The Loom – Here In the Deadlights available digitally 4/22/16
The Loom – a band from Brooklyn that has been called a “Next Big Thing” by the New York Times, “Best of What’s Next” by Paste Magazine, and a “World Café Next” band by WXPN – will release their second album Here in the Deadlights on April 22nd via Crossbill/Stereocilia.
However, Here in the Deadlights is not the record they set out to make upon returning from touring their debut album in mid-2012 (they made that album too, but more on that later). Instead, Deadlights both reflects and was made in the midst of the extremely difficult time that unfolded for band leader John Fanning upon their return: a life upending split from his longtime partner and best friend of fourteen years, the nearly lost mind and period of psychic and existential searching that followed, and the heavy lifting of rebuilding it all out of that collapse.
These circumstances, combined with the band’s collective and long-percolating obsessions with repetition, groove, atmosphere, and dissonance, honed across several hundred shows throughout the US and Canada and as far away as Poland, informed the shape of the new record. Deadlights was recorded with producer Kevin McMahon (Titus Andronicus, Real Estate) at Marcata Recording in upstate New York, and finds them digging more and more heavily into these inspirations,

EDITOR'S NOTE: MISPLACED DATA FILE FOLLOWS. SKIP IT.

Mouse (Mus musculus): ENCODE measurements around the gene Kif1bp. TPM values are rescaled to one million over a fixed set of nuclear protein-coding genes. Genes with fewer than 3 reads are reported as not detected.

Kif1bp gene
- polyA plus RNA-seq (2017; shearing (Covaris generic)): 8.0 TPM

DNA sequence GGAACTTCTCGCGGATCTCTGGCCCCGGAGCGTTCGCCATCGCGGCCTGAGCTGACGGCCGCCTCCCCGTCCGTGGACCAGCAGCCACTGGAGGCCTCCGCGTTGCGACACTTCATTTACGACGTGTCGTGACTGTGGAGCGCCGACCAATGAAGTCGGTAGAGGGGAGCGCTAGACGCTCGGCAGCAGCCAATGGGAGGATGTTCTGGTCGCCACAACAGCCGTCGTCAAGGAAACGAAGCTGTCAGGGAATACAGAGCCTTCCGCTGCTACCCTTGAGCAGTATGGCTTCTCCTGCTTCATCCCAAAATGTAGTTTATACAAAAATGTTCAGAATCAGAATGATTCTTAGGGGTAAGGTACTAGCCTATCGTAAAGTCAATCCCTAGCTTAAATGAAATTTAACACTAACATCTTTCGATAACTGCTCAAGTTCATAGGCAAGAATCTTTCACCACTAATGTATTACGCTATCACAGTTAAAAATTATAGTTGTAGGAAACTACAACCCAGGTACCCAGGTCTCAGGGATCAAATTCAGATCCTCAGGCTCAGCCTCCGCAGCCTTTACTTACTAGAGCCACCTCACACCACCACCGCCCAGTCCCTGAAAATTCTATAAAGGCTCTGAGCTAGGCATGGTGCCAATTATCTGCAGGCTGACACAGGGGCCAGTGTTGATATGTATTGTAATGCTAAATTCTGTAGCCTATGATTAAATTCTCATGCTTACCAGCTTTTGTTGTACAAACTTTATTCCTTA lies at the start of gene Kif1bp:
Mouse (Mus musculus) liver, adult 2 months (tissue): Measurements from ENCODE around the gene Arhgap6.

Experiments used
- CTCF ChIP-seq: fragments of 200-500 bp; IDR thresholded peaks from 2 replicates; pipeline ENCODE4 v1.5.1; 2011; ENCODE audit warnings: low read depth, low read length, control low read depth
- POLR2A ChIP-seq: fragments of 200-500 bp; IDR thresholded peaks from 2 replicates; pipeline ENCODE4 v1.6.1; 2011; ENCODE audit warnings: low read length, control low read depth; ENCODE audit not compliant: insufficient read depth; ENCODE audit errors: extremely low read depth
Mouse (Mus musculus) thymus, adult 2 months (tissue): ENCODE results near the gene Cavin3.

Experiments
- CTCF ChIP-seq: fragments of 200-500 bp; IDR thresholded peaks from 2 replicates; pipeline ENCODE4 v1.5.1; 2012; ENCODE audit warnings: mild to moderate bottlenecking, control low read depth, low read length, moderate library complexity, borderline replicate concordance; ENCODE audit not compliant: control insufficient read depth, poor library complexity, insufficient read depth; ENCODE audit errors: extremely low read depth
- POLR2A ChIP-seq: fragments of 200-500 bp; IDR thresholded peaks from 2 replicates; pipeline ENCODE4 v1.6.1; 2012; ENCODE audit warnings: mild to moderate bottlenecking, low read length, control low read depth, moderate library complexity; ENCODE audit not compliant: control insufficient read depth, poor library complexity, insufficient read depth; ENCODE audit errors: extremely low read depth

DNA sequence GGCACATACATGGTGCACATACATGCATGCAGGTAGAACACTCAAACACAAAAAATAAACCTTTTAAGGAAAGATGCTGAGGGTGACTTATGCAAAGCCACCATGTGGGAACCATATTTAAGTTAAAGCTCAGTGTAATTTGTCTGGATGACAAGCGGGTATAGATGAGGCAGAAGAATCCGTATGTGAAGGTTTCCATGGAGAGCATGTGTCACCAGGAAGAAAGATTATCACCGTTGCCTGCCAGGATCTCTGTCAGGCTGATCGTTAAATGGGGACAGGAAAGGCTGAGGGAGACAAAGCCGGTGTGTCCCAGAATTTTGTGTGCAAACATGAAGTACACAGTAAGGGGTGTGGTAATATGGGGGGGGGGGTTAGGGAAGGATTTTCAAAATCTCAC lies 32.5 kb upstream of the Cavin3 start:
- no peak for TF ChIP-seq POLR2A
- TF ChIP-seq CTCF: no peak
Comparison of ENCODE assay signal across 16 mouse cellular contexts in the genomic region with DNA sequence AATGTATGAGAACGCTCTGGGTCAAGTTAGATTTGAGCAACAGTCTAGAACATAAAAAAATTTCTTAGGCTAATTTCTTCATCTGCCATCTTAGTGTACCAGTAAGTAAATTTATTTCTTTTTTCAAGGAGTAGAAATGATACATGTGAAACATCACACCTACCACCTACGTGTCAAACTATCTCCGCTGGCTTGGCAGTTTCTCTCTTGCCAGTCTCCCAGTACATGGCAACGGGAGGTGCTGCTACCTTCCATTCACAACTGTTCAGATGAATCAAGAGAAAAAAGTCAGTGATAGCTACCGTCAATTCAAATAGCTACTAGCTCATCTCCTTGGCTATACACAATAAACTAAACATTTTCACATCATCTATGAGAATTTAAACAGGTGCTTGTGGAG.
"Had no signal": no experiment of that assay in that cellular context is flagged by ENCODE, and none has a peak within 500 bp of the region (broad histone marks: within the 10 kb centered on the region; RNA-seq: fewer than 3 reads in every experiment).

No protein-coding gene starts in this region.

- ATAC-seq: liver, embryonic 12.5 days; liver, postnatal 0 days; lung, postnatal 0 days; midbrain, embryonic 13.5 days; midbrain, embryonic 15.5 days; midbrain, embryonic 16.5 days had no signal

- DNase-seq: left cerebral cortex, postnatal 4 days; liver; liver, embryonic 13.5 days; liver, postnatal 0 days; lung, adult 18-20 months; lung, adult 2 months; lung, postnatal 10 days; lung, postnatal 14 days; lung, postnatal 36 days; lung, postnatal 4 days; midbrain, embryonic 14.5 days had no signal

stacking organs on top of organs and undergirding endless tangles of words with noisy guitars, set against horns run through delay pedals, all while maintaining the spirit and craft that led Daytrotter to write that The Loom “makes us believe that they’re the fathers and mothers of our cold and jagged memories, those that may or may not even be our memories for they feel so distant.”
Driven by psych-influenced guitars, songs like “I Am Not Young” and “Fire Makes” push towards connection and against the incessant passing of time, while “Ten Thousand Tiny Field Mice” is the repetitive, bracing sound of a mind unraveling (complete with manic saxophone breakdown from Phantom Family Halo’s David Lackner, who plays on “Fire Makes” as well).
“Some Voice Other than Mine” couples ominous minimalism with jarring noise, as the narrator strains to hear a sound outside of their own mind. “Only Electric Light” layers ethereal guitar loops and hollowed out drones to conjure the sound of too many days and hours spent under a fluorescent hum. Meanwhile “For Comfort Bates” builds on Lis Rubard’s mournful horn, while “Here in the Deadlights” layers delicate vocal harmonies as it reaches for forgiveness and redemption.
In other words, while the album marks a definitive end to a time in the life of a band and of its members, it also decidedly marks a new beginning: the sound of pushing through the darkness and coming out the other side, fundamentally changed and newly invigorated. Here in the Deadlights is the first of two new albums the band has completed with McMahon, and will be accompanied by spring tour dates.